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Mont Ventoux
Photo ©: Sirotti

Latest Cycling News for April 22, 2005

Edited by Jeff Jones

Tour de Georgia stage 3

Landis the Emperor in Rome

"Lend me your ears"
Photo ©: Jon Devich
Click for larger image

Floyd Landis (Phonak) has captured the leader's jersey in the Tour de Georgia after winning the difficult stage 3 time trial in Rome. Riding in wet conditions, Landis beat countrymen David Zabriskie (CSC) by 19 seconds and Christopher Baldwin (Navigators) by 22. Overnight leader Robert Hunter finished 15th, and conceded his leader's jersey to his teammate Landis.

The course, which contained a tough climb, suited the Lancaster, Pennsylvania born Landis. "We reconnoitred the course, which has plenty of nasty corners, in detail in the morning," said Phonak's sporting director René Savary, who added that Landis was riding the latest BMC time trial machine: "The bike has perfect aerodynamics, supports an optimised airflow, and permits the ideal transfer of power."

"I feel completely happy," said Landis. "Everything was just right. The 19 seconds lead over Zabriskie are no pillow to lean back on though." Coming up are four hard climbs on Friday and the notorious ascent of Brasstown Bald on Saturday, where the GC will be decided.

Defending champion Lance Armstrong certainly did not have the best time trial of his career, finishing in ninth at 1'46. "Clearly disappointed," Armstrong revealed right after the race. "I didn't feel great, but I thought I would do better."

"I think something to consider with Lance is that it's his first time trial this year," Director Sportif Johan Bruyneel explained. "Last year [prior to the Tour de Georgia] he did a long time trial in [Vuelta ao] Algarve and Criterium International." Nonetheless, this performance will be noted around the professional peloton. "Today was definitely not a great ride from him and you can definitely see he didn't have it."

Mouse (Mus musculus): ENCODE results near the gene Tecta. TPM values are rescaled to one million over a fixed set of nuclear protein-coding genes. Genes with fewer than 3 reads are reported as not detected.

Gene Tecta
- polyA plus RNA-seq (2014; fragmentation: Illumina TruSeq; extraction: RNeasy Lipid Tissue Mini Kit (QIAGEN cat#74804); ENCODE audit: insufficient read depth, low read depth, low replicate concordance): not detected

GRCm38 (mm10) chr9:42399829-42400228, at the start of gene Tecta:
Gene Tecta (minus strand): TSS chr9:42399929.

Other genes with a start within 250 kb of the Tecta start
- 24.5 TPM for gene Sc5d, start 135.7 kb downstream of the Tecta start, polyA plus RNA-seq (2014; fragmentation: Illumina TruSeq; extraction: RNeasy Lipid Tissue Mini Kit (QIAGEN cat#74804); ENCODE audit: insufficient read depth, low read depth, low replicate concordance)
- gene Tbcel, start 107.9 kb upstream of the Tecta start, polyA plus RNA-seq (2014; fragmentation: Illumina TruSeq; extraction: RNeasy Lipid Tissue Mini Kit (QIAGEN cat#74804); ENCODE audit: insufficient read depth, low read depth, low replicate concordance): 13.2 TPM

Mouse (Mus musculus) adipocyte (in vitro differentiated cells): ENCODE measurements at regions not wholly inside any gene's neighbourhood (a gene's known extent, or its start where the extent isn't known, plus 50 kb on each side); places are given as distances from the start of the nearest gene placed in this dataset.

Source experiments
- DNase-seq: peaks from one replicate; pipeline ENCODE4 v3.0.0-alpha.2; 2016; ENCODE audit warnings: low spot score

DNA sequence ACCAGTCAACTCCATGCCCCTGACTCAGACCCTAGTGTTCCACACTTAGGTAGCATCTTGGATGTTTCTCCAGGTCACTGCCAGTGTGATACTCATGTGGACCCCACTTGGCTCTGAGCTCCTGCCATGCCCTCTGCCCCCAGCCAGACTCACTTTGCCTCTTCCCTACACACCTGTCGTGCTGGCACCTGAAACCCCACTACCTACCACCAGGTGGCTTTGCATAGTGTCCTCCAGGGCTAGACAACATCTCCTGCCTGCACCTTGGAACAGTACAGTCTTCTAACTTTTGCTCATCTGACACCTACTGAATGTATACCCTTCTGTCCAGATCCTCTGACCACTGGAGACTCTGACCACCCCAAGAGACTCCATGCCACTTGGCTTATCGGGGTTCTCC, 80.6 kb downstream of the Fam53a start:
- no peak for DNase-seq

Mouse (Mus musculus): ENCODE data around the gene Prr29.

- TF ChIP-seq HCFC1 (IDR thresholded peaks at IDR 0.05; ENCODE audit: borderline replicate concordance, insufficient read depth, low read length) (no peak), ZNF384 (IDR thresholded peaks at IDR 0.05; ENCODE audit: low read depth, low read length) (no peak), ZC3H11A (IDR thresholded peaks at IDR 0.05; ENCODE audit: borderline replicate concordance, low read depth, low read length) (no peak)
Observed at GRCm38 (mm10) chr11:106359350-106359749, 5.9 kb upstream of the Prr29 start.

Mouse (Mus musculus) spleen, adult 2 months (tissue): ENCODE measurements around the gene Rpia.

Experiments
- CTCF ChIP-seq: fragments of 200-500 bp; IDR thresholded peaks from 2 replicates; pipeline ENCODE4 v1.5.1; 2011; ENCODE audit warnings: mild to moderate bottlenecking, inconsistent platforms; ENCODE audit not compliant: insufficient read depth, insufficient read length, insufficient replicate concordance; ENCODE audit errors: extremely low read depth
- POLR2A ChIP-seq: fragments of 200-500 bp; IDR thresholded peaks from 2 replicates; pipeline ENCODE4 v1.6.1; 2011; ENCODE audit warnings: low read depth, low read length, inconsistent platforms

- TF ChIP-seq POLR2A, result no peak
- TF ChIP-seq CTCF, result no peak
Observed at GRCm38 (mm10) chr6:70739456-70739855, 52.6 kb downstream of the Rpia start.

Results, report & photos
Live coverage

Levi Leipheimer Diary

Levi Leipheimer (Gerolsteiner)
Photo ©: Jon Devich
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Every day, Gerolsteiner’s Levi Leipheimer sends his impressions of the Tour de Georgia to Cyclingnews. On Thursday, Levi finished sixth in the time trial:

"I was happy with my ride, but not so much the weather. More times than not I find myself time trailing in the rain. It was slippery and dangerous, especially on the descent halfway through the course. I rode it a bit too conservative but I was still going 100k/hr. Floyd told me he went all out down Mt Alto. He's great when it comes to descents (and ascents); if you didn't know, he was formerly a pro mountain biker. I felt good in my new position and just worked with Steve Hed on making some more tweaks to the bike. I ended up in sixth - now sixth in the GC too. But the real hard racing will start tomorrow when we hit the climbs."

Click here for the full diary entry.

Rebellin ready

Davide Rebellin (Gerolsteiner) hopes to put an end to the run of Danilo Di Luca in the hilly classics by successfully defending his title in this Sunday's 91st Liege-Bastogne-Liege. Last year, L-B-L served as the crowning race of Rebellin's season, as he became the first rider to win the Amstel Gold Race, Flèche Wallonne and Liege-Bastogne-Liege in the same year. According to his director sportif Christian Henn, Rebellin was "incredibly cool" in the finale, where he was with Michael Boogerd and Alexandre Vinokourov, capitalising on Boogerd's willingness to chase down Vino on the final uphill into Ans and comfortably beating him in the sprint.

"The race is certainly one of the hardest, because the climbs are tougher and longer than in the other classics," said Christian Henn. It gets hard after the turnaround point in Bastogne at kilometre 107, and the riders have to tackle nine climbs (out of a total of 12) in the last 90 km. Key climbs include the Côte de Stockeu (1.1 km at 11.6%). Côte de la Redoute (2.3 km at 7.4%) and the Côte de Saint-Nicolas (0.9 km at 11%), which is just five kilometres before the finish. "If you aren't there on La Redoute, it's too late," said Henn, who doesn't want to see Rebellin at the front until that climb, which falls at 35 km to go.

"Davide is going well," said Henn. "He has done nothing wrong so far. And his form is constantly going up, which is shown by his results." Rebellin was fourth in the Amstel and third in La Flèche, and he hopes to get to the top step of the podium once again in Liege.

Gerolsteiner's lineup: Davide Rebellin, Marcus Fothen, Andrea Moletta, Ronny Scholz, Marco Serpellini, Beat Zberg, Markus Zberg, Fabian Wegmann

Euskaltel and Illes Balears for Liege and Romandie